by Diana Chambers submitted on Sep 28, 2010

My mother-in-law is the one I wrote about in an alzheimers care unit that was allowed to keep her dog but we were told the dog might not be able to stay due to aggressive behavior. Your readers gave great advice like getting a vest that says don't bite etc. Today we were told that the dog HAS to go - someone else complained that it went to the bathroom in the hall. Bottom line - we need to remove the dog which will devastate my mom. I know she will not accept living there if the dog can't stay with her. She has early dementia and may forget who I am, but she never forgets the dog. Do we tell my mom the dog passed away rather than just tell her it can't stay there? It sounds so cruel but grieving is better than grieving and anger. Any advice is welcome.
by Diana Chambers submitted on Nov 12, 2010

My wife was diagnosed with Alzheimer's about two years ago and is progressively getting worse. It's been extremely difficult for me and my daughter who is currently her in-home support care-giver to get her keep her happy and in good health. I am a manager at a full-service hotel, which requires many hours of my time. My daughter comes by Monday thru Friday and picks her Mom up and spends most of the day with her. Unfortunately, my daughter is going to college four days a week and has another part time job in the afternoon. I try to have my wife stay with me in my office or sometimes she manages to sit in the lobby and watch TV. Her moods changes like a light switch. One minute she says okay, then the next minute she gets very angry and says mean things to my daughter and I. We both understand that it's not her fault and try to just ignore her ranting and raving but sometimes it goes beyond that point. My only day off is Saturday and I try to do fun things, such as go to the movies, parks, and even take her shopping. Sundays is the most challenging. I work the whole day at the front desk and my wife has to be with me for the 8 hours I'm working. My most exhausting and frustrating time is every night when we're in our room, she tends to get into her mood where she doesn't want to talk and just ignores me and acts very resentful towards me. She cries almost every night and I sometimes want to do the same. I love my wife dearly. We've been married for 29 years and known each other for 31 years. I'm trying my hardest not to put her away, but sometimes that's exactly what I want to do, but not planning on doing it. How can someone so young, that used to be, a wonderful mom and wife, so active and fun-loving be stricken with such a horrible disease. Any suggestions?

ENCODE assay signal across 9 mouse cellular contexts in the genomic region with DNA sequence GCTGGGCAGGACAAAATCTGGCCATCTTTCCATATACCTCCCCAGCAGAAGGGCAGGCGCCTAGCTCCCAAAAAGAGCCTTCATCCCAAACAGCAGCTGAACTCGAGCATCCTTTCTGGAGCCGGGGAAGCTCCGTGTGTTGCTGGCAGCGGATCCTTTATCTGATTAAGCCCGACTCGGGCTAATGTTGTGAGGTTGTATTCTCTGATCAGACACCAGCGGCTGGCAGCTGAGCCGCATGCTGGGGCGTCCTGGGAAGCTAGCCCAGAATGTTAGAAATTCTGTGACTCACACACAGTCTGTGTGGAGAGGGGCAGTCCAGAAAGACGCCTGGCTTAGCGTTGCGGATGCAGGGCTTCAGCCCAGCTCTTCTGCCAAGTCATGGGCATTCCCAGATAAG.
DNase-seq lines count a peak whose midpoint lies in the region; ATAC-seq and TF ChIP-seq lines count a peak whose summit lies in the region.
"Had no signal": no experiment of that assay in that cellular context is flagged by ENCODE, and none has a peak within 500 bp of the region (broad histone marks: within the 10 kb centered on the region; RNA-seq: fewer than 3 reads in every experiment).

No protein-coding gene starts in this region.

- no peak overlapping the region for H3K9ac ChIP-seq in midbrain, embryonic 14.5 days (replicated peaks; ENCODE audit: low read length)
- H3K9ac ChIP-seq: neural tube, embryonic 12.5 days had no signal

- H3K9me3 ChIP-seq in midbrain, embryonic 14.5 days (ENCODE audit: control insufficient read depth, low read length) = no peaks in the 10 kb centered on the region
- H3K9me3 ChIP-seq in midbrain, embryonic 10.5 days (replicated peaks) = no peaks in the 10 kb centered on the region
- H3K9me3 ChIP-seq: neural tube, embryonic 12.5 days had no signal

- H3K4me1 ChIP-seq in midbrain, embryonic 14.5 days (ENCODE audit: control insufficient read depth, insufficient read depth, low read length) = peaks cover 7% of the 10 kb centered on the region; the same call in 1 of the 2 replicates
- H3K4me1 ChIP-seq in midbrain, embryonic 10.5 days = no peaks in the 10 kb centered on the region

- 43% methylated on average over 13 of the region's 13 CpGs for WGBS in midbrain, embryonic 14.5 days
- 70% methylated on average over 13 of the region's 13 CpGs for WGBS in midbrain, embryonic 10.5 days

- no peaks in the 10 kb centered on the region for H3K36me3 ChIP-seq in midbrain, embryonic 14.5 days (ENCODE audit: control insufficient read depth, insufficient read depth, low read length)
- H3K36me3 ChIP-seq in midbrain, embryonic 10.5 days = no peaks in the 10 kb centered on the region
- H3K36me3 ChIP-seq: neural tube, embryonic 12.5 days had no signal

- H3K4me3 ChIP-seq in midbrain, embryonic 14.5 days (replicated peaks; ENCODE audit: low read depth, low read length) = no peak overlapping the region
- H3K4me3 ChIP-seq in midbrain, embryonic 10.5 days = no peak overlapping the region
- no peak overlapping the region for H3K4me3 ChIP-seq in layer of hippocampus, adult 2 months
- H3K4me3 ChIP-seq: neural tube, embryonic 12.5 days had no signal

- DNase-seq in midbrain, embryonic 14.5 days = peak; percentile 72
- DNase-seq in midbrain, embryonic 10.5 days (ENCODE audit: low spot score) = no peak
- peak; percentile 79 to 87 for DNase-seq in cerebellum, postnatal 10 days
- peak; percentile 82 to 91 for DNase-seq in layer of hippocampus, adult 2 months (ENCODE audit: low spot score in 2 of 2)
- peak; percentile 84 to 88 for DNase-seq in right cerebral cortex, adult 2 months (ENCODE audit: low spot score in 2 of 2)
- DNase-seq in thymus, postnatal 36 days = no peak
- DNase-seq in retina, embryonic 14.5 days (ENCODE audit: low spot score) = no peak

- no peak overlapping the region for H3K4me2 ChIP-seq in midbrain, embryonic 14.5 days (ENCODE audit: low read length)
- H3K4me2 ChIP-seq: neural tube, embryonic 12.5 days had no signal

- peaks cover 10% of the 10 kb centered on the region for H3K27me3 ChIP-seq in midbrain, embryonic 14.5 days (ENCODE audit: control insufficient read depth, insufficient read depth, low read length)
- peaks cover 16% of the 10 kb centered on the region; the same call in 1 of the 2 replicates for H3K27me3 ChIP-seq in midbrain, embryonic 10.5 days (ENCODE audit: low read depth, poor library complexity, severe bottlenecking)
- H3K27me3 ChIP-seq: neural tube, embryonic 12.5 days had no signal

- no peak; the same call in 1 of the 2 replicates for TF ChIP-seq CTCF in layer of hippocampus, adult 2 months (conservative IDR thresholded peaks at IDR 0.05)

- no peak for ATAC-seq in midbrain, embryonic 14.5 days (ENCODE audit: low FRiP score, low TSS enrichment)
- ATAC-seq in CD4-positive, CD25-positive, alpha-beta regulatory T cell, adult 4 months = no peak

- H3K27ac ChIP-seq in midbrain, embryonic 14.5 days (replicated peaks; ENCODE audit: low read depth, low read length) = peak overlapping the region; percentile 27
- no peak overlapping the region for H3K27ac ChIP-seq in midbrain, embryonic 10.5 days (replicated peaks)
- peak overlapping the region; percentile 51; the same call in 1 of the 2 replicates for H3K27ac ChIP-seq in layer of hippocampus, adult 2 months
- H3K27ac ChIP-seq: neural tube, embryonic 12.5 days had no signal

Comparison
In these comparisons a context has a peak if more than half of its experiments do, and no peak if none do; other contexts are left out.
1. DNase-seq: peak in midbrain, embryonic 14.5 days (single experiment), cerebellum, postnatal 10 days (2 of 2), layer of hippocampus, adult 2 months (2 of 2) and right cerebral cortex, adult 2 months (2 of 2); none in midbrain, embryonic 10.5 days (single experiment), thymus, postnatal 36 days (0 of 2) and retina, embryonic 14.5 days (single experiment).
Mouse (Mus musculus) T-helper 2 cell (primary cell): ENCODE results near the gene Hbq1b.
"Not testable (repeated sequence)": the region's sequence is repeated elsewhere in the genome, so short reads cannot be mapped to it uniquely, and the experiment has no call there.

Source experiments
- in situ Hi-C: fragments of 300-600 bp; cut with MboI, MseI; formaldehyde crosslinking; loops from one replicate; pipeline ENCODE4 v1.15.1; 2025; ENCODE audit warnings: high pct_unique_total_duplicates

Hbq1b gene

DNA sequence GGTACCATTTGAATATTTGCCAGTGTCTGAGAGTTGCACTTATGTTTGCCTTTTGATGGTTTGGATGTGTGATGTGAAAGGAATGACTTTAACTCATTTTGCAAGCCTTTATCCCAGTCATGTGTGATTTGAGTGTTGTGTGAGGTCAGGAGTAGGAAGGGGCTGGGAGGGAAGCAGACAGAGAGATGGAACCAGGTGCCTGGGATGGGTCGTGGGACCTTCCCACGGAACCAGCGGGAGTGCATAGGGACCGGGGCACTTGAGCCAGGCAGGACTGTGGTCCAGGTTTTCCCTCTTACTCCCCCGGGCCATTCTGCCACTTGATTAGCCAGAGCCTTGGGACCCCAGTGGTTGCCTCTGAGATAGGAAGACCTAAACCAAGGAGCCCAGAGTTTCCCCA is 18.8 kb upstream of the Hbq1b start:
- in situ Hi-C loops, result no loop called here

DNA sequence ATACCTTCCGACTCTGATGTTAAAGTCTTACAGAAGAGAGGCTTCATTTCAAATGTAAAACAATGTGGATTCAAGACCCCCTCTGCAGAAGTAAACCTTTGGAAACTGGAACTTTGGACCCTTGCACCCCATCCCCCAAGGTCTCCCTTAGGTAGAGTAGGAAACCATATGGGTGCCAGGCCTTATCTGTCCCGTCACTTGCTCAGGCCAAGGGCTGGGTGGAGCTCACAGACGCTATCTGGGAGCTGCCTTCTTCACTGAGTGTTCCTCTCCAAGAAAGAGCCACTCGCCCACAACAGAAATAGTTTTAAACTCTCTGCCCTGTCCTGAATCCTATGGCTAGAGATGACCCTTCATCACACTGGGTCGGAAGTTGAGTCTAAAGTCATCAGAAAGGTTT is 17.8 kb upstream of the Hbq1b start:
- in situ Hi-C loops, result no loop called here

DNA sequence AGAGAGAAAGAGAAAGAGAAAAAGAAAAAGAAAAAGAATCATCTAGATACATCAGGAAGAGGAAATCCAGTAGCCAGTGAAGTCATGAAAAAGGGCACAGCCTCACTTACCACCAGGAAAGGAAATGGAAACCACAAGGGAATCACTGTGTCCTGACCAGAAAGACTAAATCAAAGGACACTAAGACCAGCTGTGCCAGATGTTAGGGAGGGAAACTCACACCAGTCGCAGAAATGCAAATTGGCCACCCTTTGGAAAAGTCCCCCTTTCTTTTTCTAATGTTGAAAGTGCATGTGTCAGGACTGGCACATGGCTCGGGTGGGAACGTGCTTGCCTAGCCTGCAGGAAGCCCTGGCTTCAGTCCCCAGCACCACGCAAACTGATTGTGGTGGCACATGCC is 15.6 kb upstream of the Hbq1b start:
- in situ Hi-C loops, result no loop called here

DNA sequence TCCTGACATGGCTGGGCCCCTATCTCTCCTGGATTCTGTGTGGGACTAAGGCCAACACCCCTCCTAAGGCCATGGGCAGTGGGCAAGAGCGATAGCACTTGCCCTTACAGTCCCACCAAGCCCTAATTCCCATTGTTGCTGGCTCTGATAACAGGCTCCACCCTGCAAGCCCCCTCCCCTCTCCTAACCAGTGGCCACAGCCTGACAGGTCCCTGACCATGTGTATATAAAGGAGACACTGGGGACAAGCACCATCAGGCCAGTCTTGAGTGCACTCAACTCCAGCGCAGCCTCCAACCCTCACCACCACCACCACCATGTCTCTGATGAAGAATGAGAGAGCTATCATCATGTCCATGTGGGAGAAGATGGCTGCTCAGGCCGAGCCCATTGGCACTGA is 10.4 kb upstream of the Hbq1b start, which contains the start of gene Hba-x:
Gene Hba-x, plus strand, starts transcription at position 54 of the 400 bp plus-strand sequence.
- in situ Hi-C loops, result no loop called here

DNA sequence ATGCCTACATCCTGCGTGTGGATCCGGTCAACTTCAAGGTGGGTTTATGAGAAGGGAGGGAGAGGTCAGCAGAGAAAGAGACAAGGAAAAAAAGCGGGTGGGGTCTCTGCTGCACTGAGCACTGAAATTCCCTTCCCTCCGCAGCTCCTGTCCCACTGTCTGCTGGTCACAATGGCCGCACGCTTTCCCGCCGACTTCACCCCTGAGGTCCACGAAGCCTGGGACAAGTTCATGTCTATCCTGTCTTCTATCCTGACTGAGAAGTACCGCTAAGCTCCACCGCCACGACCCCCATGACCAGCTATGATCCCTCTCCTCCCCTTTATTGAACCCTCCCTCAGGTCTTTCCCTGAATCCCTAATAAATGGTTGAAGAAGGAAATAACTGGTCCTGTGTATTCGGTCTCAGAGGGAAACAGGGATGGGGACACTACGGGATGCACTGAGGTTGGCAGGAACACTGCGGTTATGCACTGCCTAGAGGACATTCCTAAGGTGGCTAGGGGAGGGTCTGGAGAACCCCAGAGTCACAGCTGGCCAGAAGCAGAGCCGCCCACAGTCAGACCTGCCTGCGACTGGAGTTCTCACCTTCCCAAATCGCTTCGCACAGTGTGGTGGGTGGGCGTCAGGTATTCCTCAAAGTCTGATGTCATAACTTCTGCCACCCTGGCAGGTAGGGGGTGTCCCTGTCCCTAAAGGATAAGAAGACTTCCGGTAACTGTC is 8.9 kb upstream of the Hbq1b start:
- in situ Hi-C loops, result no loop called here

by Jesse Cogal, Sr. submitted on Aug 28, 2011

My mom was diagnosed with Alzheimer's in 2009 at the age of 68. My dad is her primary caregiver and I take care of her in the evening when I get home from work. I also have her all day Saturday and Sunday just so my dad can get a break. We recently tried to bring in home care but my mom is very angry. She is extremely combative and our biggest problem is that she does not recognize her surroundings anymore and is constantly looking to go home. She has wandered on a couple of occasions and now my dad has a bolt on the door to avoid this happening again. She gets so angry screaming, hitting, kicking, spitting in our faces when she gets in a rage because we cannot take her to the home she has in her mind. My dad always said that as long as he is alive she will never go in a nursing facility but we are at the point where we cannot manage her behavior anymore. I feel like such a bad daughter but I don't think we have any other option than to put her in a home. Anyone experiencing anything like this also?
by michelle magid submitted on Jul 4, 2012